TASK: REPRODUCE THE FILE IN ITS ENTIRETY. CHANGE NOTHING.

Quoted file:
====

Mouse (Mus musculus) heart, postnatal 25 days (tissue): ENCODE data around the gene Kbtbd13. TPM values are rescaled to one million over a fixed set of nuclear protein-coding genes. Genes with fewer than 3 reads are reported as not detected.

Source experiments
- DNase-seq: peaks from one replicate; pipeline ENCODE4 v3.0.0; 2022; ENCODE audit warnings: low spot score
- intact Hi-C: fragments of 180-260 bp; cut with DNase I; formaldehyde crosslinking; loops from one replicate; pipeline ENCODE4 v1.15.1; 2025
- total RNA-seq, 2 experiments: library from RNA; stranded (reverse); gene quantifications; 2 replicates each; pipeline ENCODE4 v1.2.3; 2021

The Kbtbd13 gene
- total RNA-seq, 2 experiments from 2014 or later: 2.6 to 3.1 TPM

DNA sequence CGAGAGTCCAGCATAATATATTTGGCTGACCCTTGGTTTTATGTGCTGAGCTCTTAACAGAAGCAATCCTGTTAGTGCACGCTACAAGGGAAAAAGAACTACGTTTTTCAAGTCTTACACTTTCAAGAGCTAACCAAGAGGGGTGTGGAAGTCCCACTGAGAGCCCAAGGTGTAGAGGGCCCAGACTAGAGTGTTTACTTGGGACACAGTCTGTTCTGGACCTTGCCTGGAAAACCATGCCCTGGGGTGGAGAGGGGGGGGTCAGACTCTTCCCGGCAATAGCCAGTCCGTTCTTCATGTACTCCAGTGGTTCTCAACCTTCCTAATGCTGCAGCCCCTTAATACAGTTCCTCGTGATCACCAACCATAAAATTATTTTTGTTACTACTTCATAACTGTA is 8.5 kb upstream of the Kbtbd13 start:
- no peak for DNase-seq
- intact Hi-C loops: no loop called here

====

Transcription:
Mouse (Mus musculus) heart, postnatal 25 days (tissue): ENCODE data around the gene Kbtbd13. TPM values are rescaled to one million over a fixed set of nuclear protein-coding genes. Genes with fewer than 3 reads are reported as not detected.

Source experiments
- DNase-seq: peaks from one replicate; pipeline ENCODE4 v3.0.0; 2022; ENCODE audit warnings: low spot score
- intact Hi-C: fragments of 180-260 bp; cut with DNase I; formaldehyde crosslinking; loops from one replicate; pipeline ENCODE4 v1.15.1; 2025
- total RNA-seq, 2 experiments: library from RNA; stranded (reverse); gene quantifications; 2 replicates each; pipeline ENCODE4 v1.2.3; 2021

The Kbtbd13 gene
- total RNA-seq, 2 experiments from 2014 or later: 2.6 to 3.1 TPM

DNA sequence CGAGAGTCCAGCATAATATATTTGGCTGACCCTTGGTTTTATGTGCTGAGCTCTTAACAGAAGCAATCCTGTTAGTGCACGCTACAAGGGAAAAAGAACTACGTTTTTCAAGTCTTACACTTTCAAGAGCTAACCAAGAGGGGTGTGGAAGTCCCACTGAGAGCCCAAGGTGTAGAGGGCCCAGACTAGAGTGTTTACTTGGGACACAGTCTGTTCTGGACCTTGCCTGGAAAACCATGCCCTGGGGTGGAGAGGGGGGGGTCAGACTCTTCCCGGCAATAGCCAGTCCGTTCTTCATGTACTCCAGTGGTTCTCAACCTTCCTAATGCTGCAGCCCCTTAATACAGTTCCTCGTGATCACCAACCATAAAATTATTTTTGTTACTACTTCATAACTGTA is 8.5 kb upstream of the Kbtbd13 start:
- no peak for DNase-seq
- intact Hi-C loops: no loop called here